Project Head: | Michael Joswig |

Research Staff: | Benjamin Schröter |

Internal: | Bernd Sturmfels | Einstein Visiting Fellow |

External: | Ngoc Tran | Hausdorff Center for Mathematics, Bonn |

ECMath - Einstein Center for Mathematics Berlin |

The most basic techniques in network optimization are methods to find shortest paths
between pairs of nodes in a directed graph. Classical examples include the algorithms
of Dijkstra and Floyd–Warshall. These are among the core
tools used, e.g., in devices which help a car driver to navigate a road network. Since
efficient algorithms are available the corresponding shortest–path problems can be
solved almost instantly, even on cheap hardware, and even for fairly large networks.
Yet the situation for the network provider is quite different from the perspective of the
network user. One reason is that the provider’s objective does not necessarily agree
with the one of the user: While the individual driver might be interested in short travel
times, the traffic authorities of a metropolitan city might want to, e.g., minimize the
total amount of pollution. More importantly, the traffic authorities seek to achieve a
system optimum, whereas the driver cares for an individual objective. Typically, in
relevant cases it is next to impossible to even describe a system optimum. To help
circumventing this problem, this project will focus on developing mathematical tools
to assess the impact of local changes to a network a priori. Our prime application
will be toward the computation of shortest paths. However, it is expected that some
results can also be transferred to other network optimization problems.
The optimization of networks is a central theme in combinatorial optimization. Hence
the literature is abundant, and the 600 pages of the first volume of Schrijver’s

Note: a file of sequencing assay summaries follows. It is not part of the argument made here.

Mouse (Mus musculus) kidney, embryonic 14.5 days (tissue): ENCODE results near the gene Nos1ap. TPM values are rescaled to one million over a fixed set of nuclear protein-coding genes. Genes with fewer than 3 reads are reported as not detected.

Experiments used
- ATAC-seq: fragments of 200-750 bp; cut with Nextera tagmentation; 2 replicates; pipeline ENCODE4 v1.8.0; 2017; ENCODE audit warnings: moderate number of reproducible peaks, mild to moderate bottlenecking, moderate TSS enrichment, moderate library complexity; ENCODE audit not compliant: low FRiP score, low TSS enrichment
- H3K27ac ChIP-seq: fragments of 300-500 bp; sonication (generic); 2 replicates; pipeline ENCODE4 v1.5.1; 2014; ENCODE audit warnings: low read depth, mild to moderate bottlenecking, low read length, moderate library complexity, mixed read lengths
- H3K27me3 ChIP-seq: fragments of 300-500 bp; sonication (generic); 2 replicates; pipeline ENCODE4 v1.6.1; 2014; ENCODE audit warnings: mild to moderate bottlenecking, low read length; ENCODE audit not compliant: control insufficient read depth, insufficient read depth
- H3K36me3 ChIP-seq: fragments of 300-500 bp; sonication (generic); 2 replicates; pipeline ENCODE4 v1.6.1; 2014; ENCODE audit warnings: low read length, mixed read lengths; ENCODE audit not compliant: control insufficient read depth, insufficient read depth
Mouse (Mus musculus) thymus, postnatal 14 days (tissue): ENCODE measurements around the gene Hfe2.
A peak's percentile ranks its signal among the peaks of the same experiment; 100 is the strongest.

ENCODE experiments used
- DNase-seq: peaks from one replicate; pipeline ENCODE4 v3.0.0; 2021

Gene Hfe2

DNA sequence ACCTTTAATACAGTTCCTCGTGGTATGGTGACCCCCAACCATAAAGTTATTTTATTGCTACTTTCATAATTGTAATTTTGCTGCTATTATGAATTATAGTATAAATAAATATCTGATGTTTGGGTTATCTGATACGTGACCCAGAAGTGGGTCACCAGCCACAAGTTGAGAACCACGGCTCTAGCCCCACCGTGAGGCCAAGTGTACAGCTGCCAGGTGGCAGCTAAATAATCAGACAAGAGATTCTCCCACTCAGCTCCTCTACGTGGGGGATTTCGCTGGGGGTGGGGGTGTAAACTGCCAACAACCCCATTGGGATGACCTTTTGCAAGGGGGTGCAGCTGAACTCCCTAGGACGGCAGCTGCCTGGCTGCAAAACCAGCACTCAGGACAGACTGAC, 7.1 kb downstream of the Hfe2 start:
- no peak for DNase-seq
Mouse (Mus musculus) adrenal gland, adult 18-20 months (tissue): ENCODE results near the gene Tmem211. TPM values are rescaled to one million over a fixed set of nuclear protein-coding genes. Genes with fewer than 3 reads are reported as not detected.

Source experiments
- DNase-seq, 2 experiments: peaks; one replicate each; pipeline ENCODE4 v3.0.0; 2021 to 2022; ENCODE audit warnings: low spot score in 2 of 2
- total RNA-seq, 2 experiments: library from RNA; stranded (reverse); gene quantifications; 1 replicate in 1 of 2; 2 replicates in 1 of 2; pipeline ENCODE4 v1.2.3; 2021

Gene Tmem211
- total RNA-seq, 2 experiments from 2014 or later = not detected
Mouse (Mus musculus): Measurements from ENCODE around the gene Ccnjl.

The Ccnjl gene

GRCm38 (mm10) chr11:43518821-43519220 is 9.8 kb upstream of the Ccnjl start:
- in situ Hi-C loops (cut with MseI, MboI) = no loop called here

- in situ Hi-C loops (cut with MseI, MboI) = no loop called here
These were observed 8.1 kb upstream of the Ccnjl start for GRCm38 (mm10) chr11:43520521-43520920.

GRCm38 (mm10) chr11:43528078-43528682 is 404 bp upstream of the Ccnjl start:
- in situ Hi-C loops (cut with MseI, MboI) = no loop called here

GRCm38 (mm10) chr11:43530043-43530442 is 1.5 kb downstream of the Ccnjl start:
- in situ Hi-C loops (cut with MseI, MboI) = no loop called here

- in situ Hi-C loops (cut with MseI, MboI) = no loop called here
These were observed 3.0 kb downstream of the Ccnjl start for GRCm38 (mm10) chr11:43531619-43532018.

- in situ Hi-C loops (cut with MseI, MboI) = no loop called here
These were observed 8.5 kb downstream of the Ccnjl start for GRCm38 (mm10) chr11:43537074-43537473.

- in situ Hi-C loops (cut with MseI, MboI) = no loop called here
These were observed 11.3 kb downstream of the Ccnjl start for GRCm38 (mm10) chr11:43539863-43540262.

monograph only form the tip of the iceberg. Modern concepts in this area include
online techniques as well as robustness and randomization and dynamic algorithms. There are methods which
can deal with partial or even incorrect information, and these can also be useful for
analyzing modifications to a network to some extent. Further, in practice simulation
plays an important role, possibly even on a microscopic level with agents modeling
individual drivers. Here we propose to take a somewhat different
view on this subject. We will make use of methods from polyhedral geometry to allow
for addressing the relevant combinatorial optimization problems in a parameterized
fashion.

Network modifications can be very costly. The authorities can implement, e.g., speed
limits or road blocks to modify the network. However, it is often a major challenge
to understand the overall impact of such changes prior to their implementation. It is
the purpose of this project to provide the mathematical foundations for supporting
sound decisions.
In addition to their practical usefulness the Kleene stars play a fundamental role in
tropical geometry. For instance, they arise as tropical analogs of eigenspaces,
and their tropical convex hulls are convex in the ordinary sense, i.e., they
are polytropes. It is known that they form the building blocks of tropical convexity. Parametric solutions to the shortest path problem
correspond to families of polytropes. Thus,
in addition to its applicability outside of mathematics, this work is also beneficial for
inner-mathematical applications.

The key goals are: